Customers, whether they are consumers in the B2C world or clients in B2B markets are more demanding and better equipped than ever.
Expectations are ever rising and companies increasingly find themselves having to differentiate themselves from the pack and build world class experiences to maintain attachment to their brands.
But many businesses, particularly large incumbent companies find themselves hamstrung by a legacy of disparate information systems and data silos that create disjointed engagements with customers.
Imagine being told by a bank that you have to go to a branch with your fellow directors to sign a paper form in order to change a telephone banking setting. Or trying to buy from a retailer whose web commerce engine is disconnected from its smart phone app.
For many customers this remains an all too familiar experience.
There is a common theme which underlies these problems. Companies still see data as a utility that flows through information pipes, or as a regulatory trip wire threatening risk and reputational damage.
In truth, however, data is the great enabler of the modern business. A sophisticated and strategic approach to the management of data will allow companies to build better relationships with customers than their competitors.
The evidence that data driven decision making, when built upon a world class data framework drives strong bottom line outcomes, is not new.
A study earlier this decade encompassing 330 leading US businesses by the MIT Centre for Digital Business revealed companies that implemented genuine data-driven decision making experienced four per cent higher productivity overall and delivered six per cent higher profits than their peers. In other words, data provided them with a quantifiable, significant edge over the competition.
“The extent to which a company describes itself as being data-driven is strongly associated with performance,” according to Andrew McAfee, the co-author of the research and principal research scientist at the MIT Centre for Digital Business.
In the five years since that study, smart mobility, social networking, big data analytics and the increasing number of digital interactions that brands have with their customers has vastly enhanced the pool of data available to companies, and the potential for even greater customer insight.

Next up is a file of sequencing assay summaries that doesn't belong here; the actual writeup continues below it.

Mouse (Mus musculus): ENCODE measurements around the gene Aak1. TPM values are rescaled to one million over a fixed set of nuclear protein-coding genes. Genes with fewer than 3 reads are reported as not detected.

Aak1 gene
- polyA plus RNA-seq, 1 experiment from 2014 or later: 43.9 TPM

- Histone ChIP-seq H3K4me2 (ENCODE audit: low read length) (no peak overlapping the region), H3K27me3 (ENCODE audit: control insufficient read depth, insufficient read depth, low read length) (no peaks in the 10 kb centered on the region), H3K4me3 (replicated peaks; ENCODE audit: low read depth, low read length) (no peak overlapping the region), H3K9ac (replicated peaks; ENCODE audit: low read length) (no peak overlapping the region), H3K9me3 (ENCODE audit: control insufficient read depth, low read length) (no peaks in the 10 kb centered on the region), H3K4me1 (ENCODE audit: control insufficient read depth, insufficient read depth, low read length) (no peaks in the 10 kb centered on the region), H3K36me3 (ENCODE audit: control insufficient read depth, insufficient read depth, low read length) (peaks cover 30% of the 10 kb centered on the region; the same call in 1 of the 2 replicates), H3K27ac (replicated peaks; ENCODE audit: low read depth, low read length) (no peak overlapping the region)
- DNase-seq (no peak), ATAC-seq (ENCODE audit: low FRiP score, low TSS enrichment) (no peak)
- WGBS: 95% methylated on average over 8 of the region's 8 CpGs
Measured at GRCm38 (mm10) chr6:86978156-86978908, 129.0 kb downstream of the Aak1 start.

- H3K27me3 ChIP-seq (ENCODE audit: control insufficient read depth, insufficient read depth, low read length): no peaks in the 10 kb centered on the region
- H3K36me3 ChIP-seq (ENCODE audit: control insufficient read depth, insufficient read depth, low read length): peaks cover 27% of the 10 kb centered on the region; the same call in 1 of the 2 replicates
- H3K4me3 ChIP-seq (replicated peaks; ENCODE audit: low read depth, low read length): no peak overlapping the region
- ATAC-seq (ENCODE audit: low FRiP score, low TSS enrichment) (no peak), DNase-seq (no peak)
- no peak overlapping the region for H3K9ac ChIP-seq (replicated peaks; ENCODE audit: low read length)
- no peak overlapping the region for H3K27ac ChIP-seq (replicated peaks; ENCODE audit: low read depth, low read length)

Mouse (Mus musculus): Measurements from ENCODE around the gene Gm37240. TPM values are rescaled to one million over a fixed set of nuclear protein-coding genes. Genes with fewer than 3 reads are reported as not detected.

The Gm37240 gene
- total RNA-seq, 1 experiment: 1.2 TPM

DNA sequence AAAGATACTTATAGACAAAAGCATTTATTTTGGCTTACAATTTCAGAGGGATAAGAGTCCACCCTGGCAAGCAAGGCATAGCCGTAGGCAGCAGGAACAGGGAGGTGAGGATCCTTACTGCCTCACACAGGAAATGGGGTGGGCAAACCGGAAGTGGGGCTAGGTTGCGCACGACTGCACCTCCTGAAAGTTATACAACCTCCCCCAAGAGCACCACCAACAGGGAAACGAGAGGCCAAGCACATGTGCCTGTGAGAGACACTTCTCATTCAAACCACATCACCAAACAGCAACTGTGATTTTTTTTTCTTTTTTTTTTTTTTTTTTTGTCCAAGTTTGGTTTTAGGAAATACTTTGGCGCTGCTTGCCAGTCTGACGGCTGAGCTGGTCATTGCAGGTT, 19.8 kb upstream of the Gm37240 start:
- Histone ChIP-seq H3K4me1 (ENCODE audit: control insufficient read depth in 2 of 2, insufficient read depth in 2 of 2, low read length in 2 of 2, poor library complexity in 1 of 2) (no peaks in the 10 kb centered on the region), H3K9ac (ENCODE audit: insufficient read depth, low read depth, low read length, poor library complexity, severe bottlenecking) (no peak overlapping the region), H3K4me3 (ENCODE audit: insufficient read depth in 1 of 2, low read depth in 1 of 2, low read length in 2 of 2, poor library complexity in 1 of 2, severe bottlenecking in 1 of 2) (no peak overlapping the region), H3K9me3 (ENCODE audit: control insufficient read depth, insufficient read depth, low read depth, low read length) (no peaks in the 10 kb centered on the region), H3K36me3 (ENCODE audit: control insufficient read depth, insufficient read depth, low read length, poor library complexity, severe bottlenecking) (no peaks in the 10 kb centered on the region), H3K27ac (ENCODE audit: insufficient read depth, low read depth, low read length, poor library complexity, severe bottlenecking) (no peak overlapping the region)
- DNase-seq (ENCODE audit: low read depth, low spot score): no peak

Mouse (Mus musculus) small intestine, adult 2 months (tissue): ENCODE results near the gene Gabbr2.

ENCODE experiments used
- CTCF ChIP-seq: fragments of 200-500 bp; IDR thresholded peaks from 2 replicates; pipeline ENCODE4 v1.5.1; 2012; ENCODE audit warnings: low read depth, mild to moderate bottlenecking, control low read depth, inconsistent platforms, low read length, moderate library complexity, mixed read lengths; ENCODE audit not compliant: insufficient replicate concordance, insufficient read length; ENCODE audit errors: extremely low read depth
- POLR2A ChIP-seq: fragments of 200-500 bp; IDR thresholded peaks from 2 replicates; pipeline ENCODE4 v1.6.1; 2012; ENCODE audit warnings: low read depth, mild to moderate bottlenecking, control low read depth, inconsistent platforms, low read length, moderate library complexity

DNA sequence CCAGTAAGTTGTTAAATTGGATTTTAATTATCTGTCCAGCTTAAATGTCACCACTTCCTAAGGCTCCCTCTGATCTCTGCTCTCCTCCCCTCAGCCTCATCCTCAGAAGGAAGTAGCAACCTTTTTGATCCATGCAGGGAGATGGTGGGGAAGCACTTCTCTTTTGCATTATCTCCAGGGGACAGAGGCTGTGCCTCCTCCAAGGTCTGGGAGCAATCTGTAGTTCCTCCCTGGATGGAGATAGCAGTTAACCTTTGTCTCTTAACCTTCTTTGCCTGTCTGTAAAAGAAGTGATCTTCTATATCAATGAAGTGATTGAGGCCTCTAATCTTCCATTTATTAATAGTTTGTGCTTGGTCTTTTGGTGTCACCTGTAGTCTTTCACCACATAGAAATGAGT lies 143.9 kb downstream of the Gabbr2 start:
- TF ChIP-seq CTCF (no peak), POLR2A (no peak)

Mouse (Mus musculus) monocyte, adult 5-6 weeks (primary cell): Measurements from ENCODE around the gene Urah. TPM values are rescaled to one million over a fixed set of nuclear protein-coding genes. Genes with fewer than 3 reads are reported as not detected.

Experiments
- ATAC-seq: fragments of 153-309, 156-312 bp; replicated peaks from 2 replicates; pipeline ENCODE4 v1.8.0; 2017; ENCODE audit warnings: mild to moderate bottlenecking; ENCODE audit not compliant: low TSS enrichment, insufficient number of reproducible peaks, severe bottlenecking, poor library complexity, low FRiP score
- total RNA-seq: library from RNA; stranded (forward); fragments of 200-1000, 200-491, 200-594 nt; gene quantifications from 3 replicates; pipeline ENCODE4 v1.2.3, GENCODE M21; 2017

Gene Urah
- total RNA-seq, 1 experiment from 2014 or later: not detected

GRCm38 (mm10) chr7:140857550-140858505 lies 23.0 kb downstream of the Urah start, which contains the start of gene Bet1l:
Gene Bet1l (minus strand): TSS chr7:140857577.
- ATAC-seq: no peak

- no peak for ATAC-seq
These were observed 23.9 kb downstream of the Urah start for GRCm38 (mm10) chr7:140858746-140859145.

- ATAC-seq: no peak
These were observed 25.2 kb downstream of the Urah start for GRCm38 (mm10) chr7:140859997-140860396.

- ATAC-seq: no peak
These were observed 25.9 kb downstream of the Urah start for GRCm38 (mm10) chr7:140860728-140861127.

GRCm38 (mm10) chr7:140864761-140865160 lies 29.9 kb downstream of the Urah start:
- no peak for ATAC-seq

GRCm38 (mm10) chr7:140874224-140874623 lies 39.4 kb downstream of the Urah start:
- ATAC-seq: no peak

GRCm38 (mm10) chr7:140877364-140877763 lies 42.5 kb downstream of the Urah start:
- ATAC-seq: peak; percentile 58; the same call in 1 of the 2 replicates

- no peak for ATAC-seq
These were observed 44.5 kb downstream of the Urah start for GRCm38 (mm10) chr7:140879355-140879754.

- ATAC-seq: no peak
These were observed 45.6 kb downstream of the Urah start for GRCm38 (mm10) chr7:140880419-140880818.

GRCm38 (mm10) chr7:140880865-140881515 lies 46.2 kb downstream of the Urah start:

Small wonder then that savvy organisations are now rethinking their approach to the data problem and treat their data assets strategically.
Indeed, according to research analysts such as Gartner, so important is data these days to the modern enterprise that it is likely to find a place in company balance sheets as a physical asset in future.
One strong proponent of such a view is Gartner analyst Doug Laney, who told Which-50 “Although it isn’t recognised in traditional accounting standards, “info savvy” organisations enjoy a market to book value that’s nearly two times higher than the market average. Valuation experts and equity analysts are starting to pay attention to company’s data and analytics capabilities.”
Indeed, Gartner predicts that by 2021 the prevalence of equity analysts valuing organisations’ information portfolios in valuing businesses themselves will spark formal internal information valuation and auditing practices.
Speaking at the Gartner symposium on the Gold Coast late last year, Laney said “We talk about information as the new oil but when we look at the economic characteristics of oil versus information, information has some characteristics that make it potentially much more valuable than oil.”
He characterised data is a non-rivalrous asset – in other words, it can be used in multiple ways at the same time. Even better, unlike capital is also a non-depleting asset — it doesn’t disappear once you use it.
“Compare that to a drop of oil. If you use a drop of oil you can only use it one way, at one time and then it goes away,” Laney said.